Research on Alzheimer’s has mainly focused on Caucasians. New findings, however, suggest the disease process that leads to dementia may differ in African–Americans. According to a study published Monday in JAMA Neurology, the brains of African–Americans diagnosed with Alzheimer’s have less buildup of a protein called tau—one of the two hallmark proteins that characterize the disease.
It is not clear why African–Americans would have less tau while still suffering from Alzheimer’s, says neurologist John Morris, who led the research. But the finding is significant because it means the medical community needs to exercise caution when defining Alzheimer’s by measures of tau buildup alone. The study also suggests race might affect other aspects of the disease’s pathology, says Morris, who directs the Knight Alzheimer Disease Research Center at Washington University in Saint Louis. “The study of Alzheimer’s disease, which really began formally in the United States in the mid-1980s, has largely been of white people,” he notes. “The U.S. in general and the older adult portion of the U.S. population is increasingly diverse, so we really do need to study all populations to try to understand the disease and its forms.”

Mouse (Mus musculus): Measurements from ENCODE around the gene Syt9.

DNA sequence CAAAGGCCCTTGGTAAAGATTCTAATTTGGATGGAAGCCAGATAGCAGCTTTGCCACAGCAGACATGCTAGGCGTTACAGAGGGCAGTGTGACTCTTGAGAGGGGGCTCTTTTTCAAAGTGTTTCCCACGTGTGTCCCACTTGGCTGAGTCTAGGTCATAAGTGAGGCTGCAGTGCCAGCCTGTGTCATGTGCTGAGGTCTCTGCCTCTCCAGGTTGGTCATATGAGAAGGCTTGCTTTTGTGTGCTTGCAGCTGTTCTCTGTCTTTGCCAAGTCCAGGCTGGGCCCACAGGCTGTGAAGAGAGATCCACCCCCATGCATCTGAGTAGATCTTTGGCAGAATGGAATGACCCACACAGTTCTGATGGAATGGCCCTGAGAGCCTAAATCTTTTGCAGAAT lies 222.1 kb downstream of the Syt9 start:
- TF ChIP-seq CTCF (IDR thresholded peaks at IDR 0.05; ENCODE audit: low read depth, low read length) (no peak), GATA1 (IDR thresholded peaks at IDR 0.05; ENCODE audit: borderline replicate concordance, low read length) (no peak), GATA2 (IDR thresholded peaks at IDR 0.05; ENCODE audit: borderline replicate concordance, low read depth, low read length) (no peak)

For the moment, the differences detected in the disease’s pathology will not change existing treatment protocols, which do not yet look at certain aberrant proteins to make a diagnosis. Physicians today diagnose Alzheimer’s largely based on a patient’s neuropsychological characteristics. But once researchers have developed a more practical way to measure levels of key proteins involved in the disease, such differences could be crucial for accurate diagnoses, Morris says. Brain scans can detect tau as well as amyloid beta—another protein that builds up in the brains of Alzheimer’s sufferers—but the scans are expensive and not widely available.
The study found no racial difference in amyloid levels. African–American study participants, though, had a much lower concentration of tangled clumps of the tau protein, whether or not they had dementia. The research looked at 1,255 people – some with Alzheimer’s, some cognitively normal – including 173 African–Americans.